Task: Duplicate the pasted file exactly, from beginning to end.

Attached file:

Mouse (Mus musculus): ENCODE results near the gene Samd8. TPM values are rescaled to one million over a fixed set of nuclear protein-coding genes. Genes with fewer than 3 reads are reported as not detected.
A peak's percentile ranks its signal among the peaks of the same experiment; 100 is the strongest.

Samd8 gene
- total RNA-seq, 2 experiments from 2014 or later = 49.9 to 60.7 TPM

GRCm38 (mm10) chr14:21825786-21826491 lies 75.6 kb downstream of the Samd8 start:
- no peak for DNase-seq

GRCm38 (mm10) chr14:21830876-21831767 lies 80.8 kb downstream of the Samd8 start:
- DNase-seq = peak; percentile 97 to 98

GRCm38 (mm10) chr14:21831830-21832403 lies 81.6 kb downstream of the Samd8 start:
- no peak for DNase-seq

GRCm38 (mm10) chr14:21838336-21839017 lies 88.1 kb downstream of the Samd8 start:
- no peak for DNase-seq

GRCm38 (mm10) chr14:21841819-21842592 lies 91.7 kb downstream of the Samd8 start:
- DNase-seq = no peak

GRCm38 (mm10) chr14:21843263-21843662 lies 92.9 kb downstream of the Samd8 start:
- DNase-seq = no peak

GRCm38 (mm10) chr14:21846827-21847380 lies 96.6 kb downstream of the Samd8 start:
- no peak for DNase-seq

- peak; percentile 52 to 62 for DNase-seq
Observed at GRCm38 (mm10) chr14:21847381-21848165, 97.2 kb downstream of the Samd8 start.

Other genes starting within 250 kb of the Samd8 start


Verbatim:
Mouse (Mus musculus): ENCODE results near the gene Samd8. TPM values are rescaled to one million over a fixed set of nuclear protein-coding genes. Genes with fewer than 3 reads are reported as not detected.
A peak's percentile ranks its signal among the peaks of the same experiment; 100 is the strongest.

Samd8 gene
- total RNA-seq, 2 experiments from 2014 or later = 49.9 to 60.7 TPM

GRCm38 (mm10) chr14:21825786-21826491 lies 75.6 kb downstream of the Samd8 start:
- no peak for DNase-seq

GRCm38 (mm10) chr14:21830876-21831767 lies 80.8 kb downstream of the Samd8 start:
- DNase-seq = peak; percentile 97 to 98

GRCm38 (mm10) chr14:21831830-21832403 lies 81.6 kb downstream of the Samd8 start:
- no peak for DNase-seq

GRCm38 (mm10) chr14:21838336-21839017 lies 88.1 kb downstream of the Samd8 start:
- no peak for DNase-seq

GRCm38 (mm10) chr14:21841819-21842592 lies 91.7 kb downstream of the Samd8 start:
- DNase-seq = no peak

GRCm38 (mm10) chr14:21843263-21843662 lies 92.9 kb downstream of the Samd8 start:
- DNase-seq = no peak

GRCm38 (mm10) chr14:21846827-21847380 lies 96.6 kb downstream of the Samd8 start:
- no peak for DNase-seq

- peak; percentile 52 to 62 for DNase-seq
Observed at GRCm38 (mm10) chr14:21847381-21848165, 97.2 kb downstream of the Samd8 start.

Other genes starting within 250 kb of the Samd8 start